Walk into almost any local coffee shop and you’ll find a bulletin board like the one above. … In fact, bulletin boards are everywhere. In schools, at the work place, and at local coffee shops. Many of you even have one (or more!) at home. It hangs on the refrigerator or by the door to the garage or in your office.
On your bulletin board you put notes about your schedule. When to take the kids to the dentist. When the concert is at church. The number for the plumber. Pictures of your last vacation. A menu from a new neighborhood restaurant. A reminder to take the frozen lasagna out of the freezer. And on it goes.
Bulletin boards are helpful. They provide reminders. They help you communicate with yourself and others. They help others communicate with you. In short, bulletin boards act as a facilitator of communications. Yes, you can decorate them and hang your favorite pictures, but even pictures are a type of communication, a reminder of a best friend, family member or favorite vacation spot.
Many of my weekly articles in the last 2 ½ years have been on communication. As you already know, it’s critically important to leadership success. Great communication may not be sufficient to record excellent results, but it’s certainly necessary if an individual or organization is to sustain world-class results in a fast-moving, dynamic environment.
The coffee shop where this particular bulletin board was located is amazing. Or awesome if you’re so inclined. The baristas truly know their craft and prepare outstanding espresso based drinks. The mood here is an eclectic mix California hippie meets Northwest tree-hugger meets Harvard brainiac. I love it. It’s my kind of place. But while the mood is hip and the coffee is excellent, the bulletin board is rather normal. Nothing special. Just like all the other millions of bulletin boards around the world. Including the one in your home or apartment.
The reason I took a picture of the bulletin board wasn’t because it was something unique, but because it can represent a dangerous type of communication. One-way communication. Yes, there are some people who write notes back-and-forth on bulletin boards. Good for you! This can be very helpful. Yet most of the time, bulletin boards have something printed or hand-written. It is generally one-way communication. And, like you, I recognize that sometimes this is helpful.
For example, if there is a poetry reading at the local library, a flyer with relevant program details can be helpful. You might take a picture of it with your phone and add it to your calendar. However, perhaps there is a menu on the bulletin board that looks appealing, but you have a question for the chef, “Is that dish prepared with flour? I’m gluten sensitive.”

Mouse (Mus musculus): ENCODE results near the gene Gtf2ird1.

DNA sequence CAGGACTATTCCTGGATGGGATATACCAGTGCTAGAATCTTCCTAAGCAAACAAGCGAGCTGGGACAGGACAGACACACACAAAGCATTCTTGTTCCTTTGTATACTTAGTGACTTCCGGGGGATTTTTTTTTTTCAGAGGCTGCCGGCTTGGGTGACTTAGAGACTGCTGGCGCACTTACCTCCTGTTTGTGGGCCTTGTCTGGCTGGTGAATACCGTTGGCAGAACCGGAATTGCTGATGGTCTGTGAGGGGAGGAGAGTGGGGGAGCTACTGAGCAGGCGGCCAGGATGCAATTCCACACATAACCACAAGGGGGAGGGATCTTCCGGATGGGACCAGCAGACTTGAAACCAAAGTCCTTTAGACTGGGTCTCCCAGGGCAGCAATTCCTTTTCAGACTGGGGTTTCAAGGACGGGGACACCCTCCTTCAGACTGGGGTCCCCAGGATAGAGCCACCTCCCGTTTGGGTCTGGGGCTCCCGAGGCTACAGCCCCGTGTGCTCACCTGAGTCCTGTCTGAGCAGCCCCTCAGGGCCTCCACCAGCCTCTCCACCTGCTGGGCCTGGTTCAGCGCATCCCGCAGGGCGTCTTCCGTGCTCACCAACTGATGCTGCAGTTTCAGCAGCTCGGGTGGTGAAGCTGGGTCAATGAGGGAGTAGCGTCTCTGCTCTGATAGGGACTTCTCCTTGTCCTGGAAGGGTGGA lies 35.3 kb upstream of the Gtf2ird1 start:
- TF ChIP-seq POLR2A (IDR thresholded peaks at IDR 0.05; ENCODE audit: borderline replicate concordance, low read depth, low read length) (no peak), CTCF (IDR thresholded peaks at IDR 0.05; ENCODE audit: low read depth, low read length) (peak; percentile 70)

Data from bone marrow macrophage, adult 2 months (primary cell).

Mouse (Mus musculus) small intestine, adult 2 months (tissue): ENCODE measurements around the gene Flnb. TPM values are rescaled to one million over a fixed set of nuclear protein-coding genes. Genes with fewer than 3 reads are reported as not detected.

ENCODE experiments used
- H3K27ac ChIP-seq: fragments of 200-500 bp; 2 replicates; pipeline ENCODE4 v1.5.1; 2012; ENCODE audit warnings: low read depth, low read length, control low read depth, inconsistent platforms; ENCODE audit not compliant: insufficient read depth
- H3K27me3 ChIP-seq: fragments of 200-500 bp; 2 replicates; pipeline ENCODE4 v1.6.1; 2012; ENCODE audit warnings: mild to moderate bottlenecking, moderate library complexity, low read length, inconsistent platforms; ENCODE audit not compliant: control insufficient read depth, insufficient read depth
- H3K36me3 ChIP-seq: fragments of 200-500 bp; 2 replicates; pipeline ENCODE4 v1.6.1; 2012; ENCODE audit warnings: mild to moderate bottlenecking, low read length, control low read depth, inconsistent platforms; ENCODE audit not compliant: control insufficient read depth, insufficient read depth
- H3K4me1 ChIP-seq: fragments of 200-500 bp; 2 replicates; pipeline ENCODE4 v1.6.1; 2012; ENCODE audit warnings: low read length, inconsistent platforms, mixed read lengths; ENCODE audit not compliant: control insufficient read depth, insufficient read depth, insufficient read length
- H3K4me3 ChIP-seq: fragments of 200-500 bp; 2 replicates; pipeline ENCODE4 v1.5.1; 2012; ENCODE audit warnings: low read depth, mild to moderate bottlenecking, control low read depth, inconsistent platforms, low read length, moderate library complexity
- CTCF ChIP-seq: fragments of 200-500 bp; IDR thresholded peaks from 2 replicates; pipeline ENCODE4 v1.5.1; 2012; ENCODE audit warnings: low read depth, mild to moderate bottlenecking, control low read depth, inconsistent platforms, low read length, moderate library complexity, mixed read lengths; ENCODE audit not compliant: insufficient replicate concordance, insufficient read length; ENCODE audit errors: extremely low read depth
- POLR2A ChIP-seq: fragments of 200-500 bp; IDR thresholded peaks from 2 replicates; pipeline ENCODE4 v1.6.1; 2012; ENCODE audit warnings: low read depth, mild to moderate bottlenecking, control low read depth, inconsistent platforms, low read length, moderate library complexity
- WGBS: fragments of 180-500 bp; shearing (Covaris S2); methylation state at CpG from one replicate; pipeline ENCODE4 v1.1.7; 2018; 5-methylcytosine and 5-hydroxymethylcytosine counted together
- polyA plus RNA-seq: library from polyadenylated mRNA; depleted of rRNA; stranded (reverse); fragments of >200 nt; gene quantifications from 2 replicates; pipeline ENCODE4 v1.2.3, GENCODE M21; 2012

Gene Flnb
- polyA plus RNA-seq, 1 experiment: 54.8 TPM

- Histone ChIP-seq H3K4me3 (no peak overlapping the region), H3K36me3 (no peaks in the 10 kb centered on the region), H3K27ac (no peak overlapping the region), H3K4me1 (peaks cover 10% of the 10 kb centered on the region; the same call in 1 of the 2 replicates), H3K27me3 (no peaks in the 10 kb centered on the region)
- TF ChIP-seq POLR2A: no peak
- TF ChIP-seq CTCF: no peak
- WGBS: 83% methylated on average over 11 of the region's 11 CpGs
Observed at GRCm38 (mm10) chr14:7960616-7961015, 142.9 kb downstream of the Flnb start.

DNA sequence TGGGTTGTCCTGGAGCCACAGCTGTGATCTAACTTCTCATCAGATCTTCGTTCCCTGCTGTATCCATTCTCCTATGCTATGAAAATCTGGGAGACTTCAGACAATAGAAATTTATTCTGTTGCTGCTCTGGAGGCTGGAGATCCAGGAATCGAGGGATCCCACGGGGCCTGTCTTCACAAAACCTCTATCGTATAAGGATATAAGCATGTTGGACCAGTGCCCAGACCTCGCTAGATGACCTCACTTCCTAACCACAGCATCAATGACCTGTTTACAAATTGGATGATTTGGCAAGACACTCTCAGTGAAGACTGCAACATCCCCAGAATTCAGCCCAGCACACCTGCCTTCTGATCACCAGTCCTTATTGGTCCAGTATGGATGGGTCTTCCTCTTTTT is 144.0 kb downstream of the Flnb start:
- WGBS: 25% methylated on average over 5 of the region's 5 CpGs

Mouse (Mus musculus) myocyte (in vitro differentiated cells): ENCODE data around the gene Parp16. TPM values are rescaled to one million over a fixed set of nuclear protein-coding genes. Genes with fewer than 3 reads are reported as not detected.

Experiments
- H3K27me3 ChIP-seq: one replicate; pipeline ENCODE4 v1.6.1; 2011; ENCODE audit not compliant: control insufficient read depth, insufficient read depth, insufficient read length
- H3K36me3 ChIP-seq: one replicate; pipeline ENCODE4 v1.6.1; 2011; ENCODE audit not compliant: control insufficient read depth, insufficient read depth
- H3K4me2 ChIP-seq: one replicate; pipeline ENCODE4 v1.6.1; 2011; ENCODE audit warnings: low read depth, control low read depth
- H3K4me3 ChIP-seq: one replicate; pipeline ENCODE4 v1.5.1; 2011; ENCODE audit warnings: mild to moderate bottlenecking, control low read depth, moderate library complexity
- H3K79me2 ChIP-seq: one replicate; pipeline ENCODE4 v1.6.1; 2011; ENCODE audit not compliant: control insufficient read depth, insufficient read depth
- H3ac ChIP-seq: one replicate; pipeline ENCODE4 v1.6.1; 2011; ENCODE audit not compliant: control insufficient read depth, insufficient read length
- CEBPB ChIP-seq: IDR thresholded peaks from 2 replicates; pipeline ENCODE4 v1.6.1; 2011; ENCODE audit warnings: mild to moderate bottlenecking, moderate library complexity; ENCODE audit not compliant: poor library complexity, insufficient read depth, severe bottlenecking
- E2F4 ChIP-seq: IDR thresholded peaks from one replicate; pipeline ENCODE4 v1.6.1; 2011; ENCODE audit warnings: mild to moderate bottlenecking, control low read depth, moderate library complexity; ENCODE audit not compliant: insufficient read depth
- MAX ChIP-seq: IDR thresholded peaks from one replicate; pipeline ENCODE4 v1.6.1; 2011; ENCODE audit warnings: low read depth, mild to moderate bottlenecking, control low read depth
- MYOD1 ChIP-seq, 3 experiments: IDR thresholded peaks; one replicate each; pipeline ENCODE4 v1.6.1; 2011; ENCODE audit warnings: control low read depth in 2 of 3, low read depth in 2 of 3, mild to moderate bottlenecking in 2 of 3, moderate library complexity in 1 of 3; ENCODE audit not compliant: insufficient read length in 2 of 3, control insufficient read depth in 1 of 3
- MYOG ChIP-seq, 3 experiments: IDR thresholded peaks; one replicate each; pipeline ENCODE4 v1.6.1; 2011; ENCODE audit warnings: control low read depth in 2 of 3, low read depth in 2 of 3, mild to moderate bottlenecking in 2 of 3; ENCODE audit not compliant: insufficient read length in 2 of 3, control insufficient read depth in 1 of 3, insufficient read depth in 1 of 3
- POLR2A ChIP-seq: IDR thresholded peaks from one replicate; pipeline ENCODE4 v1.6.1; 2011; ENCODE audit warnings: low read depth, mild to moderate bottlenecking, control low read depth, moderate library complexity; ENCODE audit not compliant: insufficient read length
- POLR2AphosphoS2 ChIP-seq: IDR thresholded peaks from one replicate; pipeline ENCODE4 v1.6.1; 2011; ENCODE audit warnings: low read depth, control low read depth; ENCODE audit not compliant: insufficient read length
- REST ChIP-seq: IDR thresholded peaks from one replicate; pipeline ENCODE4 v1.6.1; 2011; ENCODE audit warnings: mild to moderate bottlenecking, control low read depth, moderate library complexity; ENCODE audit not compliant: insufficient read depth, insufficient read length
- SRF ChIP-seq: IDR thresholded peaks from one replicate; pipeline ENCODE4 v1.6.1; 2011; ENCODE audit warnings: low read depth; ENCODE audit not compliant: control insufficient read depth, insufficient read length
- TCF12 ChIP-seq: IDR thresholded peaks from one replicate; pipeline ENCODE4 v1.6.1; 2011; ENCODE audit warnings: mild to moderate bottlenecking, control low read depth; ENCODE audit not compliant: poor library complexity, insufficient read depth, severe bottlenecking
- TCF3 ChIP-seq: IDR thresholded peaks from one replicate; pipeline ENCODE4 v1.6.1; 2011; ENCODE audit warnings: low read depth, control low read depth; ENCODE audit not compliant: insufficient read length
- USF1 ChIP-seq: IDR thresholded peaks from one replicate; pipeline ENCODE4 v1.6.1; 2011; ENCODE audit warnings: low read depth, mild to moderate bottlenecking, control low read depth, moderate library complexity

You see, a bulletin board (at least the kind pictured above) isn’t interactive. It’s one-way communication. If you have a question or clarification, you’re left to your own devices. … Note: various types of electronic bulletin boards and interactive media devices are changing this in many areas.
My point is really this: one-way communication can often be dangerous because you can’t confirm, clarify or challenge the information presented. Think about your week. Think about the conversations you had with family, colleagues at work, best friends, bosses, direct reports, your pastor, your kids, your parents, etc. Did you (or they) understand everything perfectly on the first go-round? Or did you need two-way communication? … If you’re like most people, you needed, and benefitted from two-way, versus one-way, communication.
Every day, I see people get frustrated, make errors, waste time, lose money, and damage relationships because of poor communication that stems from wrong assumptions and incorrect perceptions. This is often is the result of one-way communication.
There are countless ways to improve two-way communication. I’ll share two of my favorites. Why favorites? Because they work. First, ask questions. Don’t be afraid. Do it. Ask until it’s clear. Listen to the response. Ask as many questions as needed. But ask. … Second, if you’re the one making a request, end by saying something like, “Is that clear? or Does that make sense?”
These are both simple, yet extremely effectively methods for helping facilitate two-way communication. While there is a place in your life for bulletin boards, take it a step further and strive to make two-way communication part of your normal communication style. Ask questions. Seek confirmation.
How well do you communicate? What channels do you use? Have you ever had an issue caused by poor communication? An example where great communication saved the day? How do you practice two-way communications?
As always, the floor is open to your comments, suggestions, thoughts, and feedback.
Dr. Robert Gerwig is an agent of change and is able to balance the needs of the business and the needs of people. Dr. Gerwig believes and practices the values of performance and delivery of business metrics while simultaneously developing and growing people into leaders. You can contact him at RobertGerwig[at]LeadStrategic.com.
Photo by Author